Android has been adding a feature here and there in each release, but ICS is going to be a big one. It has to be in order to keep users interested. Other platforms have been advancing while Google has been experimenting with Honeycomb. Consumers are used to seeing Android-like features elsewhere. Look at the new iOS notification scheme, for instance. Google needs to make sure the improved Honeycomb notifications reach the phone.
One major feature addition Google need to push out is better dual core support. Honeycomb supports dual-core chips fairly well, but Gingerbread phones aren’t so lucky. The hardware is in use, but the OS doesn’t know how to properly divide work between two cores. The Dalvik virtual machine that runs apps is also not adept at running dual-core apps. As such. most high end games are written in native code.
The rumor is that Google is ditching all the system buttons in ICS, much as they have in Honeycomb. Basically, they might out-Jobs, Steve Jobs. Execution for this is going to be key. If it is done poorly, users are going to be dealing with on-screen controls that they don’t like but have to give up screen real estate to. We can’t think of a more frustrating user experience. This would be a big step for the platform one way or the other.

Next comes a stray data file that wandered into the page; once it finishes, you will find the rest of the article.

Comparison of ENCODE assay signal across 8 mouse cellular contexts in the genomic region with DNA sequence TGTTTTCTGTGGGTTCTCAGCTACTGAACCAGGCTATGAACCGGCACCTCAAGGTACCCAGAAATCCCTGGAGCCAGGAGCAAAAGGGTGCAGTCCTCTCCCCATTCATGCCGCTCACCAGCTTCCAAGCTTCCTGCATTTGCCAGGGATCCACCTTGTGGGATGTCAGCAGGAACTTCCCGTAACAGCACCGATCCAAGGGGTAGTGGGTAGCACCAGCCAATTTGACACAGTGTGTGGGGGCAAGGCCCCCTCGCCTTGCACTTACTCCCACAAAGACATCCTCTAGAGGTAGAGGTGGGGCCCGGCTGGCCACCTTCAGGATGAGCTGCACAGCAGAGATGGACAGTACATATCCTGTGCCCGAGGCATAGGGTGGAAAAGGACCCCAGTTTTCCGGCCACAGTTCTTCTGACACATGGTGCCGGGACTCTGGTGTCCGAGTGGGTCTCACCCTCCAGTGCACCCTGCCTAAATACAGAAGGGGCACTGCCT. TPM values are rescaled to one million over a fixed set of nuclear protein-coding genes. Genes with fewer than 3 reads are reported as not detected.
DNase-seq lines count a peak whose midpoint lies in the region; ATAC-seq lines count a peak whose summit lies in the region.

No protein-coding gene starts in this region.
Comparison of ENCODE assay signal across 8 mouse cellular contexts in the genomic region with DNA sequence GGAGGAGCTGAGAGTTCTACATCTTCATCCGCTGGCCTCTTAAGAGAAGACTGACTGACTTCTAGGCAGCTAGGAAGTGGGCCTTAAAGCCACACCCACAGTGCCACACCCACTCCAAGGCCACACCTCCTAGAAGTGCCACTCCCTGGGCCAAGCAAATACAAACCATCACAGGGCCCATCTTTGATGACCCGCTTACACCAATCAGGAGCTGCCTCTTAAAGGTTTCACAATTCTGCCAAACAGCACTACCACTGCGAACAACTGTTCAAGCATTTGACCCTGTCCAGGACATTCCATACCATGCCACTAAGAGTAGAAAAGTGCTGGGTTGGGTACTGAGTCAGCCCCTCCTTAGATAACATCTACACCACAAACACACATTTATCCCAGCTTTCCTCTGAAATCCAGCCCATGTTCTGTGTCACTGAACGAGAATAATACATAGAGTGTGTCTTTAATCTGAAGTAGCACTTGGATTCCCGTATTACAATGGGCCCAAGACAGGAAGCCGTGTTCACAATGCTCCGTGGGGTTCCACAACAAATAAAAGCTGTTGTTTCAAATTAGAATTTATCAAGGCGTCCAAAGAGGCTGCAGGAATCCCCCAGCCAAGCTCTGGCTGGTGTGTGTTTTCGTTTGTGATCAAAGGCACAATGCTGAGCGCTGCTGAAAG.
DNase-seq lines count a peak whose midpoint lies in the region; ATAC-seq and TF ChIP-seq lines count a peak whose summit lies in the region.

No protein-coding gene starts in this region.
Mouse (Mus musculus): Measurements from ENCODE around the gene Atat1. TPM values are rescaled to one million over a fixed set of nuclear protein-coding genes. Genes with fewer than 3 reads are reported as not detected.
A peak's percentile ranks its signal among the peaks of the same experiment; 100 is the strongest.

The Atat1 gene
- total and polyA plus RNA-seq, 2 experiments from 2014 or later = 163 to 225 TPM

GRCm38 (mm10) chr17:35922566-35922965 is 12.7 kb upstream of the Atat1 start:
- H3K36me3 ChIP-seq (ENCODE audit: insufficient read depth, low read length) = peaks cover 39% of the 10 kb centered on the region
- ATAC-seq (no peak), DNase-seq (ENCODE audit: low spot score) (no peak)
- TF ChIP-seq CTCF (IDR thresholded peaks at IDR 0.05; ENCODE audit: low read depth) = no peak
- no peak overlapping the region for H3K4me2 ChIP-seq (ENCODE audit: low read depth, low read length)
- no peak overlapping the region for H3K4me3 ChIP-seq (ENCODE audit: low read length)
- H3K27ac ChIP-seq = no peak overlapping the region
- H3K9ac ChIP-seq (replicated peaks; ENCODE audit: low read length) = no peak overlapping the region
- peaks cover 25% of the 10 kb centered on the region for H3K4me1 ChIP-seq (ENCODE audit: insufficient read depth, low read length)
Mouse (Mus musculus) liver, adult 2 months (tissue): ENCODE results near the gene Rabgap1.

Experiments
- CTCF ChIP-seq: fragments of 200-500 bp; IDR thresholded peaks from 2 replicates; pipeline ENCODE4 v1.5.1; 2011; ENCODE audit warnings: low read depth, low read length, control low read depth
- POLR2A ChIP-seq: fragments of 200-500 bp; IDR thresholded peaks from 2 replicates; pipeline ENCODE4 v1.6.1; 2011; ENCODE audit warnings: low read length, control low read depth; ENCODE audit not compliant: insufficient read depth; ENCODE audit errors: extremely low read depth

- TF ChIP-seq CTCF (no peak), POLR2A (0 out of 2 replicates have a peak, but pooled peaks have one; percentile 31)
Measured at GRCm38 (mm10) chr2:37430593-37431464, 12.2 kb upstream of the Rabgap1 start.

The iPhone and Windows Phone
There was a time not that long ago that the iPhone and Android feature sets were very different. But these days, there are a lot more similarities. Add to that the fact that the iPhone is finally on Verizon, and you can see why ICS is important.
If Apple releases the iPhone 5 in the rumored September-October time frame, everyone will be looking to Google for a response. That response has to be a competent ICS release. If things don’t go well, or the features aren’t there, it will be called a failure. Users that might have otherwise gone with Android could make the jump to iOS. This is especially true of the Motorola Droid users discussed above.
Even the lowly Windows Phone 7 has a chance to outshine Android if Google doesn’t bring its A-game. The Mango update brings several great features like voice to text, turn-by-turn directions, and multitasking. These are all features that Android has used as differentiators in past software versions. If the young upstart OS from Redmond is adding these things, Google needs to counter in ICS.
Google has a strong market position right now. Android sales are through the roof and the increased interest is convincing developers to get on Android. We hope that the folks at Mountain View know how pivotal ICS is going to be. This will be a user interface triumph for Duarte and Google if tablets and phones can be combined into a cohesive experience. Users will reward them if this comes to pass, and Apple might even take notice.
Getting the right features in place will be necessary to keep the OS attractive to new and renewing users. A Droid user on a 2-year agreement is going to be feeling a little weary, and the same old stuff isn’t going the guarantee their continued allegiance to Android. This is the big show; Google needs to pull out all the stops.